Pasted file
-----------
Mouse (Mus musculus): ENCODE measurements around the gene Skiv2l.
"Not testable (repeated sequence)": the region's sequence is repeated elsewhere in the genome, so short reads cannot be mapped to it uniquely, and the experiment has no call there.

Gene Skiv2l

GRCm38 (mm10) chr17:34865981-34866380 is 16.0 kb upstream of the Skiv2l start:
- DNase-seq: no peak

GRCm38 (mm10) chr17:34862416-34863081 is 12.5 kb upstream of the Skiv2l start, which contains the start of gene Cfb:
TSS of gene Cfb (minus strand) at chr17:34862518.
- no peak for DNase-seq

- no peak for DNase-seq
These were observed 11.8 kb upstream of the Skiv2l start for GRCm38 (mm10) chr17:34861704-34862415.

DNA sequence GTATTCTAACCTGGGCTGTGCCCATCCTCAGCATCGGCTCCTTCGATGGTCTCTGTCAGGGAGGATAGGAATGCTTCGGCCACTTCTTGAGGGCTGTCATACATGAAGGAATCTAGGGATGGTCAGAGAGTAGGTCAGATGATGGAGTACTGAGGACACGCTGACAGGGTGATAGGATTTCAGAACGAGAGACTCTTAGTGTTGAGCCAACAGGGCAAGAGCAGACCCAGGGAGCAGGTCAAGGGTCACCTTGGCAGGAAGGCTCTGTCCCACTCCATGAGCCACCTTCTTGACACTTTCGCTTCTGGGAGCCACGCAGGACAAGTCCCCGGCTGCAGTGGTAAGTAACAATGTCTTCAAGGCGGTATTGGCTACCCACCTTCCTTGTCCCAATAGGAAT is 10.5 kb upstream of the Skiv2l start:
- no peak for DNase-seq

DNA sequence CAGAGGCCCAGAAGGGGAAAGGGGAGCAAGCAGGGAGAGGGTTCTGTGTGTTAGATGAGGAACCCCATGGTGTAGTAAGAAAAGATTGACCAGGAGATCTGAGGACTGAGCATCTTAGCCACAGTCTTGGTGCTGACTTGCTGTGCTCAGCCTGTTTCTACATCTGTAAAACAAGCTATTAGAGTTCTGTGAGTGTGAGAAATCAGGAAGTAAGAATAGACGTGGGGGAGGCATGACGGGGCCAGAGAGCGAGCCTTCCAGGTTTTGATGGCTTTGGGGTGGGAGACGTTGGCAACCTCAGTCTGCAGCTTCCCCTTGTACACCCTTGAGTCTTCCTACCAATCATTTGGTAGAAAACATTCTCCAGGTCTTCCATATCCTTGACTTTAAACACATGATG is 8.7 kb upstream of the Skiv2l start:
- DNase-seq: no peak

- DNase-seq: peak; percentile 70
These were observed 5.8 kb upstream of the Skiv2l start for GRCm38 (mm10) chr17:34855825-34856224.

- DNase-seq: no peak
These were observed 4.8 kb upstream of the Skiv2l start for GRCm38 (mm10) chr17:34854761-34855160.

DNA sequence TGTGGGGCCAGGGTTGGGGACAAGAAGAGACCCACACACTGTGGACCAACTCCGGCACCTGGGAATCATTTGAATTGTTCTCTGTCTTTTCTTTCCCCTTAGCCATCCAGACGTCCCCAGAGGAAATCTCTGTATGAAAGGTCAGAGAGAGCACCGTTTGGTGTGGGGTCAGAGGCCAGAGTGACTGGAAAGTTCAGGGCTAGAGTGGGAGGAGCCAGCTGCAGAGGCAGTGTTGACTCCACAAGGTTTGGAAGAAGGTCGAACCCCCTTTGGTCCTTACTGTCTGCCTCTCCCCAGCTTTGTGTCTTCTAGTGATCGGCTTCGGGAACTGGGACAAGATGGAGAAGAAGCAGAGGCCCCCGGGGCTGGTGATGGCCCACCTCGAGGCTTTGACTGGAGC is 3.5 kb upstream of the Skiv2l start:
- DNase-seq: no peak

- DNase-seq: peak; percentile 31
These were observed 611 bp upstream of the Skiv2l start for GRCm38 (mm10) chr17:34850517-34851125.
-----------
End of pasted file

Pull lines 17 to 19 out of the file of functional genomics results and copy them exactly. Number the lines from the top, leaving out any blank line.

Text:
- DNase-seq: no peak
These were observed 4.8 kb upstream of the Skiv2l start for GRCm38 (mm10) chr17:34854761-34855160.

DNA sequence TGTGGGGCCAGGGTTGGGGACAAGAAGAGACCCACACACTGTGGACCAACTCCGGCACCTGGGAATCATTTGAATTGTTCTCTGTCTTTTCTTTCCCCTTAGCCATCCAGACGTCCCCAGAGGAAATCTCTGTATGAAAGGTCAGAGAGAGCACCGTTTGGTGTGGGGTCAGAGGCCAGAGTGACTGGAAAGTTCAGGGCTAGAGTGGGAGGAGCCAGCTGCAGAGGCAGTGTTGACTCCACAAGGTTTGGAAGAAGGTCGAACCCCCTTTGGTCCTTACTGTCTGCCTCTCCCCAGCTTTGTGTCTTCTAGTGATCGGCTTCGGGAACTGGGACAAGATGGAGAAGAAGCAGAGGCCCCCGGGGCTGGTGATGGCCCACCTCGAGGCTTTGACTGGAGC is 3.5 kb upstream of the Skiv2l start: